A lot of different types of foods can be frozen, whether it’s the extra loaf of bread you bought or the cooked pasta you want to use for lunch later in the week.

The survey showed that bread is one of the most wasted foods in Ireland, and when it comes to freezing it, same is the most versatile – the whole loaf can be frozen when you buy it, or just the last few slices at the end of the bag.

You can find out how to freeze all of your favourite foods, learn about food date marking, and access resources to help reduce food waste in the home by visiting the Stop Food Waste website online HERE.


Recall of Snackrite Savoury Snack Mix From Aldi

The Food Safety Authority of Ireland (FSAI) have recalled 250g packs of Snackrite Savoury Snack Mix, due to the presence of the unauthorised pesticide Ethylene Oxide.

The pesticide is found in the sesame seeds used in the manufacture of the product. The pesticide is not authorised for use in foods sold in the European Union.

The implicated recalled product, whose country of origin is Germany, was sold in Aldi stores, and point-of-sale recall notices are now currently being displayed.


Smoked Salmon Recalled Due To Listeria monocytogenes

The Food Safety Authority of Ireland have announced the recall of certain batches of Baily & Kish ‘Salmon Simply Smoked’, due to the detection of Listeria monocytogenes

Consumers are advised to check their freezers and are further advised not to eat any of the implicated batches.

Affected Product:
The packs containing the affected product are the 100g and 200g pack sizes, with ‘Use by dates’ 23rd October 2020 and 24th October 2020. Batch Codes are L2680 and L2540.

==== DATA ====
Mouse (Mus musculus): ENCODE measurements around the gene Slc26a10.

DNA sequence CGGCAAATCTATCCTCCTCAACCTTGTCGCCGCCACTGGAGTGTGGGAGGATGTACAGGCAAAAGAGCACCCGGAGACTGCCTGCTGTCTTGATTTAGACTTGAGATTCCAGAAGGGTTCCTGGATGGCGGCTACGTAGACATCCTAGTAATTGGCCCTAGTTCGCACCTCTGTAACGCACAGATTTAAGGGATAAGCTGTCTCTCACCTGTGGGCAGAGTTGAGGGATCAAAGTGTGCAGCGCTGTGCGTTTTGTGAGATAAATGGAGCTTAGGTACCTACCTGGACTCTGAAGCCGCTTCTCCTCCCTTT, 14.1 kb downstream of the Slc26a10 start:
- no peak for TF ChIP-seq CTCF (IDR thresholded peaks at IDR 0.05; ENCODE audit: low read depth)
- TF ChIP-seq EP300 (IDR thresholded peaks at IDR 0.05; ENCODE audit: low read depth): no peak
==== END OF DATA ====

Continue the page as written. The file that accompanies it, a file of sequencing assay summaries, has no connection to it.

Symptoms of Listeria monocytogenes infection can include vomiting, nausea, persistent fever, muscle aches, severe headache and neck stiffness. In rare cases, the infection can be more severe, causing serious complications. Some people are more vulnerable to Listeria monocytogenes infections, including pregnant women, babies, and people with weakened immune systems, including the elderly. The incubation period (time between initial infection and first symptoms appearing) is on average 3 weeks, but can range between 3 and 70 days.

Retailers of the product are requested to display a point-of-sale recall notice in stores, where the affected batches were sold.

Wholesalers/distributors are requested to contact their affected customers and recall the affected batch and also provide a point-of-sale recall notice to their retailer customers.


FSAI & Aldi Recall Roosters Southern Fried Poppin’ Polish Chicken

On the advice of the Food Safety Authority of Ireland (FSAI) a batch of Roosters Southern Fried Poppin’ Chicken has been recalled due to the presence of Salmonella.

The product identified is Roosters Southern Fried Poppin’ Chicken; pack size: 210g; approval number: PL 10610342 WE, with the country of origin stated as Poland.

Point-of-sale recall notices will be displayed in stores supplied with the implicated batch. The implicated batch was sold in Aldi stores.

Nature of Danger:
People infected with Salmonella typically develop symptoms between 12 and 36 hours after infection, but this can range between 6 and 72 hours. The most common symptom is diarrhoea, which can sometimes be bloody. Other symptoms may include fever, headache and abdominal cramps. The illness usually lasts 4 to 7 days. Diarrhoea can occasionally be severe enough to require hospital admission. The elderly, infants, and those with impaired immune systems are more likely to have a severe illness.

Manufacturers, wholesalers, distributors, caterers & retailers:
Retailers are requested to remove the implicated batch from sale and to display a point-of-sale recall notice in stores where the affected batch was sold.

For obvious reasons, consumers are asked not to eat the implicated batch.